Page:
Eight polls, all of them of course on your tax dollar, were commissioned by the federal finance department between 2009 and 2012 to learn that Canadians are fed up with Harper's incessant "Economic Action Plan" ads. The polls, by the way, alone cost $300,000.
The most-recently released survey has respondents calling the
material “propaganda” and a “waste of money,” while fewer people than
ever are taking any action after viewing the ads.
The Finance Department, meanwhile, continues to air the ads, with the
latest TV campaign kicking off Monday and running to April 30.
...One of the actions described by respondents in last year’s survey
included “expressed my disbelief.” Only six individuals who saw the ads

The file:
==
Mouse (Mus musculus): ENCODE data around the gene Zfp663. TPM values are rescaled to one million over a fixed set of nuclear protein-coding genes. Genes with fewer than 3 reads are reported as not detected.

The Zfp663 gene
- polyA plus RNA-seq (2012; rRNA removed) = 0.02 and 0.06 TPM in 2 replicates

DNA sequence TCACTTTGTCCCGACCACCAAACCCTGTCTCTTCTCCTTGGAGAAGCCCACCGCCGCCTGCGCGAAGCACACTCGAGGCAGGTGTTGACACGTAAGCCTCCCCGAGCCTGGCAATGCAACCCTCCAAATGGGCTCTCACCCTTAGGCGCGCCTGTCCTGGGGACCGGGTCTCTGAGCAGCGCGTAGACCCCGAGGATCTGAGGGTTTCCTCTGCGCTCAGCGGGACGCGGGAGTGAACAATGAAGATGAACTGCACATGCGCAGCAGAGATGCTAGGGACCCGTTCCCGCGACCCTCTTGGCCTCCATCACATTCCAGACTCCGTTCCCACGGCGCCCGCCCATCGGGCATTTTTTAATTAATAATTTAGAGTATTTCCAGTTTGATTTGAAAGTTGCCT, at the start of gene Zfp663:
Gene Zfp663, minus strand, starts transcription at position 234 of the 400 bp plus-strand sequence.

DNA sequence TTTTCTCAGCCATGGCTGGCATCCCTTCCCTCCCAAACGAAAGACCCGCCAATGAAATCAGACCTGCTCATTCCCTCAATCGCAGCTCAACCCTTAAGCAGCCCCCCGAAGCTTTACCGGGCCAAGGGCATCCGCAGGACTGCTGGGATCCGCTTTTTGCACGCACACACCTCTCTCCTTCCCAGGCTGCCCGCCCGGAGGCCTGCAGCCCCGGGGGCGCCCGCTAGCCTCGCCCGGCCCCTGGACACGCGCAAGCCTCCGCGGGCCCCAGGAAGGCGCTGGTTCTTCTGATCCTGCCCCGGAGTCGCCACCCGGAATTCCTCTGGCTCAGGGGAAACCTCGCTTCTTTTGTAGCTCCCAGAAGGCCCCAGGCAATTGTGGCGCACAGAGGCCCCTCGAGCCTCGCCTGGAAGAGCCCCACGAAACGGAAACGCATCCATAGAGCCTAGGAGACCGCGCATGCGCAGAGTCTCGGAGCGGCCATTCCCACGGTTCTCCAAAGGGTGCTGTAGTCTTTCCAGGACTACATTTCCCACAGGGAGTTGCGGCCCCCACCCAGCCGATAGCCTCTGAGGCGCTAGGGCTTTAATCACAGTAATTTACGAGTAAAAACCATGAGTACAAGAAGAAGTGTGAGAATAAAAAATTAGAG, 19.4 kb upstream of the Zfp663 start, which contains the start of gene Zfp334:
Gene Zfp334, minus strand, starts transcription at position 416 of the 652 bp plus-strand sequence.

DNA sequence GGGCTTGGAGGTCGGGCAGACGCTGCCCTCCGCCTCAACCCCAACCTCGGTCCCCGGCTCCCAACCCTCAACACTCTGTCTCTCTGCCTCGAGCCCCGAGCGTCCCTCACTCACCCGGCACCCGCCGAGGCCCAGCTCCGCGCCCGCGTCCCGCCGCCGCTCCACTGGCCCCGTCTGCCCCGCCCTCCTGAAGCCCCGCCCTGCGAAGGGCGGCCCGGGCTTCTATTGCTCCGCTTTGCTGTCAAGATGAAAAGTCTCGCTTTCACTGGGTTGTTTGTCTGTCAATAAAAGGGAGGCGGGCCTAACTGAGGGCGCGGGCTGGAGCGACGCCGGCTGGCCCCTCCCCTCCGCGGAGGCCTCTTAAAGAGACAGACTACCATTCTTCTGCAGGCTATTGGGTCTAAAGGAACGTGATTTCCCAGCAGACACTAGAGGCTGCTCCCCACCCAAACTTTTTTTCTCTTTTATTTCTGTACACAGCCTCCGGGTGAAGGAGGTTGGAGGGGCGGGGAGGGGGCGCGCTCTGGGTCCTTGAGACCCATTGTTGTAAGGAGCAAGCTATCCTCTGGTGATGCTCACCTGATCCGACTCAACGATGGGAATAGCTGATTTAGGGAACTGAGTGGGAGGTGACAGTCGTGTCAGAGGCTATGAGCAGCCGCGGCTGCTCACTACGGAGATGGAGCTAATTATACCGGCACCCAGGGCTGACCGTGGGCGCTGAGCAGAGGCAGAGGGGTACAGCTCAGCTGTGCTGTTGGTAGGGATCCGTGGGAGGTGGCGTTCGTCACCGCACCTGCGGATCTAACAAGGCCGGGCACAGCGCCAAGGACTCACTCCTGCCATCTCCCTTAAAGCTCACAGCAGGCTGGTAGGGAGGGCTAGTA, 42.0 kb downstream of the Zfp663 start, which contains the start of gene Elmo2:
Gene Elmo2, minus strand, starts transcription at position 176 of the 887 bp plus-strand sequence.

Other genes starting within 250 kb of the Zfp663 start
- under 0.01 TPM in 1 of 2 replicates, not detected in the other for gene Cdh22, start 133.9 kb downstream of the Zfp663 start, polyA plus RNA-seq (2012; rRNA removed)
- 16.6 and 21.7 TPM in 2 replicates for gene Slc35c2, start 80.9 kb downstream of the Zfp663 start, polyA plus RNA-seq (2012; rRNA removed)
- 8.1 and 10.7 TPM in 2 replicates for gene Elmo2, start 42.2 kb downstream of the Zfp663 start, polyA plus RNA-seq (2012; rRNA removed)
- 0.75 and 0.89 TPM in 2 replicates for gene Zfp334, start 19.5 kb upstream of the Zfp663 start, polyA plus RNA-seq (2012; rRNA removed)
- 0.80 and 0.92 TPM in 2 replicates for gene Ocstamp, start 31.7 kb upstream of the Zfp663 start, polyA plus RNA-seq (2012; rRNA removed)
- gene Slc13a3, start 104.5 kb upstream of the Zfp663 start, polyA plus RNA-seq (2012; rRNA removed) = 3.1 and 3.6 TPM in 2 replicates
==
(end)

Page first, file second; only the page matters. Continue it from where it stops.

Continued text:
said they went to the EAP website, a relatively low uptake that has been
consistent over four years.
And a Privy Council Office analysis of the 2012 numbers shows that
when people were quizzed about the actual content of the TV ads, only 20
per cent could describe them in any detail. That suggests the campaign
was connecting with only one in five Canadians.
The spring 2012 television campaign, which followed an austerity
budget, cost the Finance Department $3.8 million, plus another $1.1
million for production of the ads themselves. Critics questioned the
spending of ad money in a time a belt-tightening, but officials said
government has a responsibility to communicate with Canadians.
The Harper government continues to buy ad time for its Economic
Action Plan, including for Super Bowl Sunday football just last month,
when Human Resources and Skills Development bought a series of pre-game
ads featuring the EAP logo. The coming 10-week ad campaign by the
Finance Department, which launches Monday, will reprise last fall’s
So, if the ads are a multi-million dollar bust, why are they still running? Maybe this is how Harper keeps the television network execs happy and onside.